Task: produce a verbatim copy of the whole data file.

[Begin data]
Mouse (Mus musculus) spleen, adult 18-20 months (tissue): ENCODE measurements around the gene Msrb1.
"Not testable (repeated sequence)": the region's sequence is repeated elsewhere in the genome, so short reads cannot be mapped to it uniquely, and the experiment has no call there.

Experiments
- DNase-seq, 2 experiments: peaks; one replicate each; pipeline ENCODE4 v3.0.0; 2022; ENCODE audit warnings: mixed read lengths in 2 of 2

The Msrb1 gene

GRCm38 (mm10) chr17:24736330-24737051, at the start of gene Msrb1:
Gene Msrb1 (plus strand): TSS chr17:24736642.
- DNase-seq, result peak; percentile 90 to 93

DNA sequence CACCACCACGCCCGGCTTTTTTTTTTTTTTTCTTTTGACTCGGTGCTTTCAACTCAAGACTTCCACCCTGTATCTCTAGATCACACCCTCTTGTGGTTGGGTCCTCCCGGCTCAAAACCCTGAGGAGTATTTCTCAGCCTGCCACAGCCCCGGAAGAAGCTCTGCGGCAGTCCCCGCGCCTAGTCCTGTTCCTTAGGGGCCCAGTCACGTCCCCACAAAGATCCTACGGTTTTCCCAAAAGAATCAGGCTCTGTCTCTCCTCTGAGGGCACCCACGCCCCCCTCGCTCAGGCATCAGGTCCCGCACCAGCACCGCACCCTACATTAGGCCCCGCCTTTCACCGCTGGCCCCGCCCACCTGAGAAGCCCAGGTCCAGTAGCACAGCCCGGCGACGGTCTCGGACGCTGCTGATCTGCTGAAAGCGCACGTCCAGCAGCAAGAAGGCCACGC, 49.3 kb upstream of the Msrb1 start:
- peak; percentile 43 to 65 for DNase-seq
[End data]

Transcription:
Mouse (Mus musculus) spleen, adult 18-20 months (tissue): ENCODE measurements around the gene Msrb1.
"Not testable (repeated sequence)": the region's sequence is repeated elsewhere in the genome, so short reads cannot be mapped to it uniquely, and the experiment has no call there.

Experiments
- DNase-seq, 2 experiments: peaks; one replicate each; pipeline ENCODE4 v3.0.0; 2022; ENCODE audit warnings: mixed read lengths in 2 of 2

The Msrb1 gene

GRCm38 (mm10) chr17:24736330-24737051, at the start of gene Msrb1:
Gene Msrb1 (plus strand): TSS chr17:24736642.
- DNase-seq, result peak; percentile 90 to 93

DNA sequence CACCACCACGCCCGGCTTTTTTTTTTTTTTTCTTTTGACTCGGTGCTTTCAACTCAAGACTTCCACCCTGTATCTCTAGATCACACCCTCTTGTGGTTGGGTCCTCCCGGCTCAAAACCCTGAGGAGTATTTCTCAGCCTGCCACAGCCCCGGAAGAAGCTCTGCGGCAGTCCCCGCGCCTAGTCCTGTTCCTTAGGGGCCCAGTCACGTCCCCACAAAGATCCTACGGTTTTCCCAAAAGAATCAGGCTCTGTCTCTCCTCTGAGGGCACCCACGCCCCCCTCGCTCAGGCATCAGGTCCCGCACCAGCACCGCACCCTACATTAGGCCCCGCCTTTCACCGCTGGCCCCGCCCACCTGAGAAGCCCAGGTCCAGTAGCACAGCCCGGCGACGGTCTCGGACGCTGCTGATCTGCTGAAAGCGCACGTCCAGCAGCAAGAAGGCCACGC, 49.3 kb upstream of the Msrb1 start:
- peak; percentile 43 to 65 for DNase-seq